[Documents menu] Economic and environmental history of Aotearoa - New Zealand
Date: Thu, 11 Apr 1996 23:45:05 GMT
Sender: Activists Mailing List <ACTIV-L@MIZZOU1.MISSOURI.EDU>
Subject: Book: Economic Fundamentalism: The New Zealand Experiment (SAP)

/** econ.saps: 254.0 **/
** Topic: Costs Of SAP In NZ/New Book **
** Written 8:05 PM Apr 6, 1996 by peg:afb2 in cdp:econ.saps **

/* Written 9:22 PM Mar 16, 1996 by igc:labornews in peg:labr.privatiza */
/* ---------- "Costs Of SAP In NZ/New Book" ---------- */
From: Institute for Global Communications <labornews@igc.apc.org>

A Review of Economic Fundamentalism: The New Zealand Experiment - A World Model for Structural Adjustment?

By Jane Kelsey
Pluto Press, 1995. 407 pp., $34.95

Reviewed by Eva Cheng in Green Left Weekly
16 March 1996

Economic Fundamentalism is a well-documented and substantial attempt to evaluate from a progressive point of view the sweeping and fundamental changes which have been introduced into New Zealand since 1984.

Kelsey demonstrates, with the support of ample facts, that these changes represented a comprehensive and tightly coordinated attempt to roll back earlier gains of the New Zealand working people (including the unemployed).

This offensive marked a radical change in the role of the state in capitalist development in New Zealand, which since the Great Depression in the 1930s had heavily intervened in the economy to boost consumption demand and provide extensive welfare as a trade-off for class peace.

Kelsey has put 12 years of so-called structural adjustment in New Zealand firmly in the context of a dilemma common to "western capitalist democracies" which arose from "tensions" between the need of capital to accumulate profits, the need of the state to administer a costly machinery and the"need to secure loyalty and cooperation from the mass of its citizens".

She also notes the "significant leverage" that countries like the US, the UK and Germany could apply in shaping the global economy, the ascendancy of the "free market" model worldwide and the role of institutions like the OECD, International Monetary Fund, the World Bank and credit rating agencies in pressing for "conformity" to the free market model. This perspective to situate the New Zealand initiatives in the global restructuring of capitalism is undoubtedly correct, but her analysis could be stronger and more precise.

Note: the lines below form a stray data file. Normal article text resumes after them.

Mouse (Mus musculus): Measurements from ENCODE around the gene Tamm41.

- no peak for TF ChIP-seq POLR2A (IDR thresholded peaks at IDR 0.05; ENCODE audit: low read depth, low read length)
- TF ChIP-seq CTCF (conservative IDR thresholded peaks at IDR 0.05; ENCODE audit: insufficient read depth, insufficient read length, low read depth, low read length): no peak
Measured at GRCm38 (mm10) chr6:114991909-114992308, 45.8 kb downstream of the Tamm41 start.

However, the whole volume is rich in details on what actually happened in New Zealand during these 12 years, especially on the great extent to which publicly owned assets and services have been or are in the course of being privatised into profit-driven operations - including health, housing and education on top of basic areas like land, forestry, electricity, telecommunications, coal, airways, post office bank, post and government property services.

This has seriously undermined the living standard of a big majority of the New Zealand people. As a result of these changes, the social responsibility of state-owned enterprises is no longer recognised.

Similarly, while the Reserve Bank continues to be given important powers to influence the speed and extent of credit creation - which can have an important bearing on the level of interest rates and, therefore, the rest of the economy - since 1989 it has been free of the obligation to seek full employment as a fundamental guide, replaced by the sole concern to maintain price stability.

Under this principle, "wage restraint", high unemployment and "fiscal restraint" are justified and prioritised at heavy social cost. The labour market was "deregulated" (cutting into workers' ability to unionise and defend their conditions). Social services, including essential income supports, were cut, and a regressive goods and services tax of far-reaching impact was introduced. By 1993, one in six New Zealanders was considered as living in poverty.

Kelsey gives a vivid account of the daunting costs paid by working people. By laying bare in detail how the Labour Party led New Zealand into anti-worker restructuring and how the National Party carried it on when it was voted into power in 1990, she illustrates the common class interests that the two parties stand for. The formation of NewLabour (as a result of a 1989 split from the Labour Party) and the five-party Alliance (which NewLabour initiated) as well as the latter's popular support are not hard to understand in this context.

The new electoral system of mixed-member proportional representation, introduced through a referendum in 1993, will better translate popular support for the minor parties into parliamentary seats when the new system is to be put to use in the election scheduled for later this year. Since 1993 the Alliance has increased its support at the expense of Labour.

The crucial background is there in Economic Fundamentalism to understand the basic issues in New Zealand politics today. It provides ample ammunition to debunk the myth of the virtue of the "New Zealand model". The title of the book might deter some readers, but it provides a lot of useful reference. It is slightly heavy on economics, but as Kelsey has rightly pointed out in her checklist of strategies for resistance, "leaving economics to economists is fatal".

First posted on the Pegasus conference greenleft.news by Green Left Weekly. Correspondence and hard copy subsciption inquiries: greenleft@peg.apc.org
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